Operating eight assembly plants in the United States, Honda builds everything from lawn mowers to jet planes in this country. Among carmakers, it has the deepest history in American manufacturing, opening the Marysville Motorcycle Plant (MMP) situated just northwest of Columbus, Ohio in 1979.
Opened as an experiment to determine if Japanese quality levels could be duplicated in America, MMP went on to build hundreds of thousands of motorcycles and ATVs over the next 30 years. MMP paved the way for today’s total of eight U.S. assembly plants, as well as four additional plants building engines and transmissions.
Headquartered in Minato, Tokyo, Japan, Honda Motor Company (HMC) established American Honda Motor Company (AHM) in 1959. Marketing primarily motorcycles for the first decade, in 1970, AHM began marketing a car in the U.S. for the first time: the N600. The rest, as they say, is history.
Honda no longer builds motorcycles in the U.S., but today does have five American plants assembling cars, trucks and crossovers. In 2016, it assembled nearly 1.3 million vehicles, or just about 70 percent of the cars, trucks and crossovers sold in this country in one of those five plants. It exported just under 53,500 of those units.
Marysville, Ohio is where it all started, and today it’s home to two plants: Marysville Auto Plant (MAP) is a $4.9 billion facility employing 4,000 workers, and Performance Manufacturing Center (PMC) is a $58 million site employing 100 workers. Located just up Route 33 from Marysville, roughly 50 miles north of Columbus, the East Liberty Auto Plant (ELAP) is a $1.6 billion operation with 2,300 workers. About 45 miles east of Birmingham is Lincoln, Alabama, with its $2.4 billion facility hosting Honda Manufacturing of Alabama (HMA). It’s served by 4,500 workers. About 50 miles southeast of Indianapolis in Greensburg, Indiana is the $1 billion Honda Manufacturing of Indiana (HMI) plant with its 2,400 workers.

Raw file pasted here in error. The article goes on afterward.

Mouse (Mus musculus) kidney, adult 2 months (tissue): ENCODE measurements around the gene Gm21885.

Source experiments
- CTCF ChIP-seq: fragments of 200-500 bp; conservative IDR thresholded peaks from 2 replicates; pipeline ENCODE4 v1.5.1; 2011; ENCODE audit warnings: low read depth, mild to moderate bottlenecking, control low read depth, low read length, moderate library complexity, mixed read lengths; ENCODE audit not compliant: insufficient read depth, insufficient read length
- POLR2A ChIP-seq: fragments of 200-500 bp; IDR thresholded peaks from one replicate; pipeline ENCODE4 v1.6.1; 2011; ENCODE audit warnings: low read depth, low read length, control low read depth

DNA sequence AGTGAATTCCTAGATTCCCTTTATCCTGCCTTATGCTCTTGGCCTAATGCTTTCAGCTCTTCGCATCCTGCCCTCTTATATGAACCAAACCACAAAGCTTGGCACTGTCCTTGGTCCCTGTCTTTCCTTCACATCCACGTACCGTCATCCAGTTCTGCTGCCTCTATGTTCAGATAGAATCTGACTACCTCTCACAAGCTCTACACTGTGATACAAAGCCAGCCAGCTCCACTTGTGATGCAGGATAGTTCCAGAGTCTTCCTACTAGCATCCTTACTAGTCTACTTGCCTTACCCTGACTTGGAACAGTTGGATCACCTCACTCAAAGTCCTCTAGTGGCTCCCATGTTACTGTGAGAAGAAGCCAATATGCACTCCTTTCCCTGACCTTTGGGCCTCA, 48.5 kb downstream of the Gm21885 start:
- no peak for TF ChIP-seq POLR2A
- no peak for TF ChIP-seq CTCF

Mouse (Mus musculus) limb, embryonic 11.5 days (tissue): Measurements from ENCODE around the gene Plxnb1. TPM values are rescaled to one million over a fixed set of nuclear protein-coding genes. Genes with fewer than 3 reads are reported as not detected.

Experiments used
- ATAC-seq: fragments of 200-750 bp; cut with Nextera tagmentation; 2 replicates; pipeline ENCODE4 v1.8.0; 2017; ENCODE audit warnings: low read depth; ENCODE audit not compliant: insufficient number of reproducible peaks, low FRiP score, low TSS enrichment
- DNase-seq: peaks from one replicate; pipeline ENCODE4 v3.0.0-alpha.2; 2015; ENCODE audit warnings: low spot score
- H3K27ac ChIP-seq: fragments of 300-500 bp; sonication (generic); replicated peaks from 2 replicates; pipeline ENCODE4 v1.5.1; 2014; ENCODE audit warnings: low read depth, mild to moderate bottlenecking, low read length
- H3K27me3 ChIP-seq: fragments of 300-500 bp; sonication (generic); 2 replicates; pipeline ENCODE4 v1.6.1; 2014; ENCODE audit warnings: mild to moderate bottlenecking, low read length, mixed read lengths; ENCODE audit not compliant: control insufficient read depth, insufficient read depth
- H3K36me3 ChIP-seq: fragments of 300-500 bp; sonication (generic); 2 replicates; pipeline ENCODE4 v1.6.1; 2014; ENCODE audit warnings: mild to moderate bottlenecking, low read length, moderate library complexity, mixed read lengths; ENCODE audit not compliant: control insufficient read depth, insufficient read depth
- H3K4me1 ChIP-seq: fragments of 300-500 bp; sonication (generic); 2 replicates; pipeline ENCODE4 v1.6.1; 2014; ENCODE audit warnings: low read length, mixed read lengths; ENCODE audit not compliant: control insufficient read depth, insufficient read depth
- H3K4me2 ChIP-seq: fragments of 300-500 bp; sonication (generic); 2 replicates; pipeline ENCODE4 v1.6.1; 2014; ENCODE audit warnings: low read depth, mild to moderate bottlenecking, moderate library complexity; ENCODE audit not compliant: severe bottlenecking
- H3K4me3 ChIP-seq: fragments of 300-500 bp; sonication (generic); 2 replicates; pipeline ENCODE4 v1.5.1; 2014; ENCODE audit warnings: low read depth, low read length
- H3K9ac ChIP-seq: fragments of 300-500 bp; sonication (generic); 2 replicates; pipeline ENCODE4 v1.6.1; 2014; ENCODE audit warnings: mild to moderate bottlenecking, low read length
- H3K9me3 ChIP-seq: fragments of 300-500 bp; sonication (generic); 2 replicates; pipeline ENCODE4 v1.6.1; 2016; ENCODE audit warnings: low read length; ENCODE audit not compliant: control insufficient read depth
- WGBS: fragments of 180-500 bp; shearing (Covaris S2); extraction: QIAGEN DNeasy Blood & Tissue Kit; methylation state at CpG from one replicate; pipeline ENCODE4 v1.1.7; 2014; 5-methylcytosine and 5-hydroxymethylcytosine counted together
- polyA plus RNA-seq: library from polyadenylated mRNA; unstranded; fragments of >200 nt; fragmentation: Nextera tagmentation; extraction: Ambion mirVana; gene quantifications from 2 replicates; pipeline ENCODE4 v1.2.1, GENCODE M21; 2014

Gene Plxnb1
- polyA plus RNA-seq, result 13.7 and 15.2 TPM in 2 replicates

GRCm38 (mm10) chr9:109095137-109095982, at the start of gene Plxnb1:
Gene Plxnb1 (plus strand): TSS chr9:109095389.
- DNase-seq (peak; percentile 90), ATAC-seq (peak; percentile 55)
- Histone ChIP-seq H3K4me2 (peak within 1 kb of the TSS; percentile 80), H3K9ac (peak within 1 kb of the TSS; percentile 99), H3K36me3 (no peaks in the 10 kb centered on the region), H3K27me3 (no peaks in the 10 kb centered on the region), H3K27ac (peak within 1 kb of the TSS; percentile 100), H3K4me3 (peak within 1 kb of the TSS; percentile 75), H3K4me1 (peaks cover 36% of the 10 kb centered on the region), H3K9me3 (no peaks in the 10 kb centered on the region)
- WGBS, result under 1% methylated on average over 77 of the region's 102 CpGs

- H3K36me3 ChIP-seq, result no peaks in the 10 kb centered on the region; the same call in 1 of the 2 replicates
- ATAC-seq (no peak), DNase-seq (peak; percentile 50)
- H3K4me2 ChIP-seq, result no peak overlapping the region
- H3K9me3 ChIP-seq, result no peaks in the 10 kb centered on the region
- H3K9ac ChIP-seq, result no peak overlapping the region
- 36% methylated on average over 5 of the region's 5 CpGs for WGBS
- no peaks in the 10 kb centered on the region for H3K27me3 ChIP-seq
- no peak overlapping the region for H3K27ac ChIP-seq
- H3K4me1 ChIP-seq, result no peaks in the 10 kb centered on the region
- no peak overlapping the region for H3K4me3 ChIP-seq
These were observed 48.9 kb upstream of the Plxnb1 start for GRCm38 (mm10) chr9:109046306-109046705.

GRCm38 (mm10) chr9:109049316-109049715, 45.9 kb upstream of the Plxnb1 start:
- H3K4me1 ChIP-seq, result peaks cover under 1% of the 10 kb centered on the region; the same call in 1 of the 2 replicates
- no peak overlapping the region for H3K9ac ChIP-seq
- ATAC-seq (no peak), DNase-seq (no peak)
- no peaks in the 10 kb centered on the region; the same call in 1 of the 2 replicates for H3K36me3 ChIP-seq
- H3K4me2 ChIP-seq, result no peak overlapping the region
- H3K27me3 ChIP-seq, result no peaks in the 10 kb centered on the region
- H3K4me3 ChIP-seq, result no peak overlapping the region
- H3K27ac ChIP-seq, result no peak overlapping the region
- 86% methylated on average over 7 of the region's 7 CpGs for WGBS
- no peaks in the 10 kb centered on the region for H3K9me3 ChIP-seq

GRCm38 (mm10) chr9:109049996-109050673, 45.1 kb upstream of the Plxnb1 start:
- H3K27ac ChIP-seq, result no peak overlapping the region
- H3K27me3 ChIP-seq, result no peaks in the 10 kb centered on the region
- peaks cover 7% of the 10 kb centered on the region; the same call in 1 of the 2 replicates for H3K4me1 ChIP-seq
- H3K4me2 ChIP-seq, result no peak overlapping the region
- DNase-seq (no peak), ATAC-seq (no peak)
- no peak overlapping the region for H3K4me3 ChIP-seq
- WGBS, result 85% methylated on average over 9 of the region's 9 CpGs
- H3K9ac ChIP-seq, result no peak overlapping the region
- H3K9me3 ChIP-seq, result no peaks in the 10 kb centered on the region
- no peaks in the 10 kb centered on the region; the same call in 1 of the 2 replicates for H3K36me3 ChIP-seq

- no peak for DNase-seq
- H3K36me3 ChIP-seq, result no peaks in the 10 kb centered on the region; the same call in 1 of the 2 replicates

In 2016, the combined output of Honda’s five vehicle-assembly plants totaled 1,290,052 units.
MAP — built a total of 436,846 units, including the Accord, Acura TLX and Acura ILX.
PMC — built a total of 712 NSX units.
ELAP — built a total of 234,098 units, including the CR-V and Acura RDX.
HMA — built a total of 369,576 units, including the Odyssey, Pilot, Ridgeline and Acura MDX.
HMI — built a total of 248,820 units, including the Civic and Acura ILX.
MAP — began its assembly line in 1982, when it built 968 Accords.
ELAP — was AHM’s second plant, rolling 87 Civics off its line in 1989.
HMA — in 2001, this plant was Honda’s third in this country, producing 2,223 Odyssey minivans.
HMI — opened its doors in 2008, building 6,851 Civics that year.
PMC — assembles the revived Acura NSX, and built 712 of them for the first time in 2016.
Since that first Accord rolled off the assembly line in Marysville in 1982, 23.6 million vehicles have rolled out the doors of U.S. plants. Exports to other countries have totaled 1.2 million. In addition to the 1,290,000 cars and light trucks built here, 1.475 million engines and 1.274 million transmissions have been built in America. Not to mention, 82,000 ATVs, 58,000 side-by-side utility vehicles, 23 jets, 72 jet engines, 2 million general purpose engines and 580,000 products like lawnmowers, mini-tillers and snow throwers.
Honda directly employs 30,000 workers in the U.S. with more than 20,000 of those in manufacturing. The total U.S. payroll in 2016 was about $2.2 billion. Honda’s total capital investment in its U.S. operations is $18.5 billion.